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Houston Court of Appeals Holds That an Employee Recently Released from a Drug Rehab Program Is a "Current" Drug Addict for Purposes of Disability Discrimination

The disability discrimination statutes under both federal and state law expressly exclude current drug addiction as a disability. In Melendez v. Houston Independent School District, No. 14-12-00946-CV (Tex. App. -- Houston [14th Dist.] Dec. 5, 2013), the Fourteenth Court of Appeals considered the application of that rule to an employee who had recently been released from a drug treatment program.

Melendez was a clerk for HISD. She had a history of opiate dependency relating to prescription drugs. After spending five days in the hospital receiving treatment for her addiction, Melendez returned to work and was fired. The parties disputed whether she was fired due to her addiction or whether she was fired for misconduct that she committed immediately before her hospitalization. She sued for disability discrimination, but the trial court granted summary judgment on the ground that she did not qualify as disabled. Melendez appealed.

The Fourteenth Court of Appeals noted that the definition of "disability" in Chapter 21 of the Texas Labor Code specifically excludes "a current condition of addiction to the use of alcohol, a drug, an illegal substance, or a federally controlled substance." Tex. Labor Code § 21.002(6)(A). Melendez argued, however, that she was no longer addicted on the date of her termination, because she had received treatment at the hospital. Thus, she argued that her addiction was not a "current" condition and that she was terminated because she was "regarded as" disabled.

The court rejected that argument. The court examined various federal precedents and concluded that "a 'current condition of addiction' is a condition of addiction that is sufficiently recent to justify the employer's reasonable belief that the addiction remained an ongoing problem." Applying that rule, the court easily disposed of Melendez's claim:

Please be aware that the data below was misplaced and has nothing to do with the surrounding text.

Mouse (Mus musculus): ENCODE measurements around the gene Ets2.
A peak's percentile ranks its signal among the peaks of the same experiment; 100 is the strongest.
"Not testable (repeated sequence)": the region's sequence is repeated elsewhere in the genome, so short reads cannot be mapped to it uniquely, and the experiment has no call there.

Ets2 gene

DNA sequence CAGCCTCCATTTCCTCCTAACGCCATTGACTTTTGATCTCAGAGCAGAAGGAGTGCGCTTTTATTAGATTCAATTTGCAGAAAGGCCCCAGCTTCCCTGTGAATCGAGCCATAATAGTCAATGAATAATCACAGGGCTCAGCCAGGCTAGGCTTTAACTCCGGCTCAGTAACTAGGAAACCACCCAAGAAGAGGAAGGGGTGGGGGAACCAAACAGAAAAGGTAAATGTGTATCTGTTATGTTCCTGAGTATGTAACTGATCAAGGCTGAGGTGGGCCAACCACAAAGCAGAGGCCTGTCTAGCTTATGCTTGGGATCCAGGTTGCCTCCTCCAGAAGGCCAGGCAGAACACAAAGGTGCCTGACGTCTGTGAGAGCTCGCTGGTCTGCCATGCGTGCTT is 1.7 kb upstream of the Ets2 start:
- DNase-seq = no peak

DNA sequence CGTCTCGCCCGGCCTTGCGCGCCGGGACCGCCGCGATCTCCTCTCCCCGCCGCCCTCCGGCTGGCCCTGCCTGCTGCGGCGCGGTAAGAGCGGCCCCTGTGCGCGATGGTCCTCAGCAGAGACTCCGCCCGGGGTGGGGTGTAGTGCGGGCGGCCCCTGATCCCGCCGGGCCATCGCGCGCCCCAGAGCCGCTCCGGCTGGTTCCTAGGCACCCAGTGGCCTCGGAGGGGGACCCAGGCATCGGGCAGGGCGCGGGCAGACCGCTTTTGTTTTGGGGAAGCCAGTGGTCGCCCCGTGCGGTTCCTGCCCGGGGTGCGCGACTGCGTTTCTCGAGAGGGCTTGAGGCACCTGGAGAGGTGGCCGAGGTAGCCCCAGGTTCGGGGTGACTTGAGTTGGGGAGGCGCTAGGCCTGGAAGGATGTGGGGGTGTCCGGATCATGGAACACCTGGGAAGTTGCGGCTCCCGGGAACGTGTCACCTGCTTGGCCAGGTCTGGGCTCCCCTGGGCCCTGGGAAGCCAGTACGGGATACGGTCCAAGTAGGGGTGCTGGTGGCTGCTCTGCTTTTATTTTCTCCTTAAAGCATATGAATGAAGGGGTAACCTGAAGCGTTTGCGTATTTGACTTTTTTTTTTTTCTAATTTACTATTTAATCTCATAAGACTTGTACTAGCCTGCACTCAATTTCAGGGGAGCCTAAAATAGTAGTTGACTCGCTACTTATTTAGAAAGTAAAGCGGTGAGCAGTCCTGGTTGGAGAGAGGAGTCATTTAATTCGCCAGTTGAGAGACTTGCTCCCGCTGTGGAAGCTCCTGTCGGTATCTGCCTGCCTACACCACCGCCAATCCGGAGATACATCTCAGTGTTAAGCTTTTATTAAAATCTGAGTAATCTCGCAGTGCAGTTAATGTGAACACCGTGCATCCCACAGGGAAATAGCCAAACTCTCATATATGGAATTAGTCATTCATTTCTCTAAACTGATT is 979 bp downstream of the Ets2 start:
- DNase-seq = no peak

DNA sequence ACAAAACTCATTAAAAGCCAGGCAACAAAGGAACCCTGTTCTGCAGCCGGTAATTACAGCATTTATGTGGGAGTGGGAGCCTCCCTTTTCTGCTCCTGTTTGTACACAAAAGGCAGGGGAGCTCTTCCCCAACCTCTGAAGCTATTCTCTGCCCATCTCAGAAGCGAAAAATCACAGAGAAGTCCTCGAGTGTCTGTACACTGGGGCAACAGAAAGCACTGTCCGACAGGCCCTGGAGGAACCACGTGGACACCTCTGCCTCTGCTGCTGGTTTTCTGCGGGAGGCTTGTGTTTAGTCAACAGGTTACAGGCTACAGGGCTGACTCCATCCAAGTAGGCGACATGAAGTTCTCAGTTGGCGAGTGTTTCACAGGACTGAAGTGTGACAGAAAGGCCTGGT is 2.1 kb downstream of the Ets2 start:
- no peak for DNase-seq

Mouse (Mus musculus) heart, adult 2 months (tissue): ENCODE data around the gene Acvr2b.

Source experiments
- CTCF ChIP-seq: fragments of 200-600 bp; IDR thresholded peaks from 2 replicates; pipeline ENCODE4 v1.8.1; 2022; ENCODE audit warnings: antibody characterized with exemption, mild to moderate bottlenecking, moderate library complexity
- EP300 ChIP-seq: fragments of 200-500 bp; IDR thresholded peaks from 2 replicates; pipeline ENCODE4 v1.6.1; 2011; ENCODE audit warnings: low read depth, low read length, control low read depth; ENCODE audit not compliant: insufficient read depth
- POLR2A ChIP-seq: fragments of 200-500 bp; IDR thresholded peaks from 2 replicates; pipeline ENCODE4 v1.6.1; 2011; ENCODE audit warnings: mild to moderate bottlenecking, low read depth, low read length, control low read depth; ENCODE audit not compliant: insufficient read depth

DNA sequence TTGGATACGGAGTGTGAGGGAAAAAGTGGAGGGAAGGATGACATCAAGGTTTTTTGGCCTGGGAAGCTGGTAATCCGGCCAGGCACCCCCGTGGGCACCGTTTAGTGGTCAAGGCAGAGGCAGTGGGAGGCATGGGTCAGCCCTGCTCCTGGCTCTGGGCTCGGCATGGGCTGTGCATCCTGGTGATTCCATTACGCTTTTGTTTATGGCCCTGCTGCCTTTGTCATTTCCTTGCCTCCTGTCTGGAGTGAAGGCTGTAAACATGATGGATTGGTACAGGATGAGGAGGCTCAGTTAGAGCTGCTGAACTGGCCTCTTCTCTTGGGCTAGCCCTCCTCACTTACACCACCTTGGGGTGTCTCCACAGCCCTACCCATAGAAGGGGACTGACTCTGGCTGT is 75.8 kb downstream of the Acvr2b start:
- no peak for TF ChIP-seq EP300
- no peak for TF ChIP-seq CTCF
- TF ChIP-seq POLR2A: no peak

In this case, the evidence conclusively established that Melendez suffered from an opiate addiction in the days and weeks preceding her resignation. During her deposition, Melendez testified that she was consuming twenty to forty prescription pills per day, far in excess of her prescribed dosage. Melendez also admitted that she had been addicted to opiates before, that she relapsed, and that her use of pills was "ongoing" in December 2009.1 On at least one occasion, Melendez suffered an impairment on the job because of her use of drugs. The record also reflects that Melendez was diagnosed with an opiate dependency when she readmitted herself to a hospital six days before her resignation. As a matter of law, Melendez's addiction was sufficiently recent at the time of her purported termination for HISD to reasonably believe that her addiction was ongoing and interfering with the essential duties of her job.

Melendez insists that she was free from addiction on the day of her resignation, but this contention is not dispositive. The record showed that Melendez had refrained from opiates for less than a week before her termination; "[s]uch a period of abstinence, particularly following such a severe drug problem, does not remove from the employer's mind a reasonable belief that the drug use remains a problem." Indeed, Melendez testified that her opiate dependency continued until the early part of 2010, sometime after her separation with HISD. (Citation omitted).

Melendez also argued that she was protected by the "safe harbor" provision in the Americans with Disabilities Act for employees who have completed a drug treatment program.  However, the court noted that Chapter 21 of the Texas Labor Code contains no safe harbor provision.  The court also noted that the ADA safe harbor provision applies only to employees who have been drug-free for a significant period of time.  The court found that five days would not be sufficient even if the ADA applied.

The court thus affirmed the summary judgment in favor of HISD.

David C. Holmes is a Houston employment lawyer with The Law Offices of David C. Holmes